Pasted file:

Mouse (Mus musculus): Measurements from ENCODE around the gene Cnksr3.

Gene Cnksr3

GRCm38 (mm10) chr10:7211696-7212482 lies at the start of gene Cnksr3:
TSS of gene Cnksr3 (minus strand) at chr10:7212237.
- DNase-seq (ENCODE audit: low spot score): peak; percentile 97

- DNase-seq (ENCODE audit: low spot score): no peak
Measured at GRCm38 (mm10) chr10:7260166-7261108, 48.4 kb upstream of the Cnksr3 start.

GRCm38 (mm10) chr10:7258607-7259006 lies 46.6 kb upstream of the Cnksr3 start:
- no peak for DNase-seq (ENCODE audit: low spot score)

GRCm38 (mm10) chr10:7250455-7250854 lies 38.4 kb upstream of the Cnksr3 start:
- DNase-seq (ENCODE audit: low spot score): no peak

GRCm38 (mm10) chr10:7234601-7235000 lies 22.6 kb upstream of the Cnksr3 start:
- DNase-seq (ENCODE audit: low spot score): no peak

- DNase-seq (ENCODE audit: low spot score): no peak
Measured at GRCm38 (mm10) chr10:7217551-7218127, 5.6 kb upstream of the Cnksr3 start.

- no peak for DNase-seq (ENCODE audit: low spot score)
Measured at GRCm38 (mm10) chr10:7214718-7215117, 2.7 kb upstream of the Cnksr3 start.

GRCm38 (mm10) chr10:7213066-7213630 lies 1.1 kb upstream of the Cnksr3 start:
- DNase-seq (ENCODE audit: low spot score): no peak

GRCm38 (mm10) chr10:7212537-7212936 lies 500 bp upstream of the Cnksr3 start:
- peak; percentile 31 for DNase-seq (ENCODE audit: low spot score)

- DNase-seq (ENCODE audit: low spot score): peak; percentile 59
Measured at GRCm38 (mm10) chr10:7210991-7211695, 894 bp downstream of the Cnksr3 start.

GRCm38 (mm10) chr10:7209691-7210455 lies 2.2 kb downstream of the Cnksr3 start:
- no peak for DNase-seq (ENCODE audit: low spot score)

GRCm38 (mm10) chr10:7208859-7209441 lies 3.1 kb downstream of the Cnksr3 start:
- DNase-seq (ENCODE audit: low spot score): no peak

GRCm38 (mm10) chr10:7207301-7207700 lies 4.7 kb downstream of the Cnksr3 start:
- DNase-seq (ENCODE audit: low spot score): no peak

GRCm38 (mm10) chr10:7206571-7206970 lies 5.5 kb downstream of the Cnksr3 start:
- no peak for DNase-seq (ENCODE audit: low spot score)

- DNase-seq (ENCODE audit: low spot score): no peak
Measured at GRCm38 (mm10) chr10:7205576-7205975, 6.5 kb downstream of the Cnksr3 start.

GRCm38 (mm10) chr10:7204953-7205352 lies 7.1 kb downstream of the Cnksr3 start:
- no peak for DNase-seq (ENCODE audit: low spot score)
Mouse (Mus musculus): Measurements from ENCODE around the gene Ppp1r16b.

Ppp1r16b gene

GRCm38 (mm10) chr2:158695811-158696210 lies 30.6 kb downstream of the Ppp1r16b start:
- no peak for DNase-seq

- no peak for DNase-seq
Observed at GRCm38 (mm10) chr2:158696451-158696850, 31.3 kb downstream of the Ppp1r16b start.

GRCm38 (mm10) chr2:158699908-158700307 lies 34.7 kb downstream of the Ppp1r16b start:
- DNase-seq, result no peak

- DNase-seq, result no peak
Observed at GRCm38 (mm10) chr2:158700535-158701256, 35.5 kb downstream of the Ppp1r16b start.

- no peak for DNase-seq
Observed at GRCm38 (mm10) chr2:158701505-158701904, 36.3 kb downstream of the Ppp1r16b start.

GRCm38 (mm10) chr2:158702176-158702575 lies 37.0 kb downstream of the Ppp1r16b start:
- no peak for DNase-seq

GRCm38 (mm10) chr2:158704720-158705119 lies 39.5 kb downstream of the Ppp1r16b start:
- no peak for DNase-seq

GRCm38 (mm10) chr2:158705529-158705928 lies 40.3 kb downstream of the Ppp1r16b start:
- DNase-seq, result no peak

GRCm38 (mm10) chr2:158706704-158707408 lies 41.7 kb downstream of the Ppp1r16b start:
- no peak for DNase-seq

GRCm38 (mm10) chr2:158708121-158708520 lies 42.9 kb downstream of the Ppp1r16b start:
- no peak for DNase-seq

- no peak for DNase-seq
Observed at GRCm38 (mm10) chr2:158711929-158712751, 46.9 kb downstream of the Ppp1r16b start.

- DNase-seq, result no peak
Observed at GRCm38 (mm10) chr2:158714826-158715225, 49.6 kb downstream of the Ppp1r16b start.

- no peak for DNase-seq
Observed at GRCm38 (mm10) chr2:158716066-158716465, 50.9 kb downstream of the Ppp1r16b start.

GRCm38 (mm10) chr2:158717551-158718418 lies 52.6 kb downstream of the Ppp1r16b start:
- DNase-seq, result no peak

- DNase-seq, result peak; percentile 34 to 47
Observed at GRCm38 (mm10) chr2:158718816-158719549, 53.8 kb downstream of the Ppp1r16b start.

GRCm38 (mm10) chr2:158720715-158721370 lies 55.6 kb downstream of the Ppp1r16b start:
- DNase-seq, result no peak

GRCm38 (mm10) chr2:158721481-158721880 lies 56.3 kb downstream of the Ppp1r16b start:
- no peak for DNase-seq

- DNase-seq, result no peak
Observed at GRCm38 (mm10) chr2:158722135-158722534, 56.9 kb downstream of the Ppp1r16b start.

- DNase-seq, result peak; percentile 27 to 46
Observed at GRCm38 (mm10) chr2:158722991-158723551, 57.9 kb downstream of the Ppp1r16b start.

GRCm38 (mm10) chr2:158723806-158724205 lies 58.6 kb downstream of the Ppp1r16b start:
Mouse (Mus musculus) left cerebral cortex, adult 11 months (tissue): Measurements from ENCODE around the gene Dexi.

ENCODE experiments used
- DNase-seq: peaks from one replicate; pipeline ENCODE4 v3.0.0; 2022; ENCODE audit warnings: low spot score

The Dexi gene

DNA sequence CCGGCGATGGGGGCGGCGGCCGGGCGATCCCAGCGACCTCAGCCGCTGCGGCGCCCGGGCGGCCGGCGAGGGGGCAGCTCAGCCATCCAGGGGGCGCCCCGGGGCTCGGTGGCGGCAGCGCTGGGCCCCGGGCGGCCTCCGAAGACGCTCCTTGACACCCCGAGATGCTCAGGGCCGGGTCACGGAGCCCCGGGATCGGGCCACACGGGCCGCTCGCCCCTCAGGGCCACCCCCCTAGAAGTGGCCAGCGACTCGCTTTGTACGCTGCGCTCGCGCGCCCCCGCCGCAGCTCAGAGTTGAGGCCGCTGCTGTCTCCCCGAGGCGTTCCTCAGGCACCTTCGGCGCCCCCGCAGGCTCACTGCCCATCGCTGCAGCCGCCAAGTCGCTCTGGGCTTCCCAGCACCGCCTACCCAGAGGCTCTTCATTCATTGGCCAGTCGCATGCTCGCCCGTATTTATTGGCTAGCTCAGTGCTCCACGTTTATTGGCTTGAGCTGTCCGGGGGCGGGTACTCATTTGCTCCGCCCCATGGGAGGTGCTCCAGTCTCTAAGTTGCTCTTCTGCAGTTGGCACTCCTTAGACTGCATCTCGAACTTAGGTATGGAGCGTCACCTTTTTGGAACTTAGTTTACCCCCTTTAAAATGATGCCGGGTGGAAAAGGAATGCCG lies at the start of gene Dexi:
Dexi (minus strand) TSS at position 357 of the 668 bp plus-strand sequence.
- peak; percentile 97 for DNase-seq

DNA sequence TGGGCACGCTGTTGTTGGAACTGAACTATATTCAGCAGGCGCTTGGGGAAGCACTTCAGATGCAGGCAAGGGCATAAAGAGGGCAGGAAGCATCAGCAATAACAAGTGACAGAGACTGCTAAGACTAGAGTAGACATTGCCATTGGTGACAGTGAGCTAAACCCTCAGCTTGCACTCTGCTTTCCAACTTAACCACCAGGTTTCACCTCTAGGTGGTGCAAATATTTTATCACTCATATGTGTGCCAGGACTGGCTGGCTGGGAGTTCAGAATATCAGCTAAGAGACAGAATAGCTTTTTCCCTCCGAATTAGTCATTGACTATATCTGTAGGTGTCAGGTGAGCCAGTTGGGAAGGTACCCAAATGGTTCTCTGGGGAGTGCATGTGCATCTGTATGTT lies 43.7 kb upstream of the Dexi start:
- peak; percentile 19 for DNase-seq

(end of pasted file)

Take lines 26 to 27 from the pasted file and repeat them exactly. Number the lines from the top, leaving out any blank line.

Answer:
GRCm38 (mm10) chr10:7208859-7209441 lies 3.1 kb downstream of the Cnksr3 start:
- DNase-seq (ENCODE audit: low spot score): no peak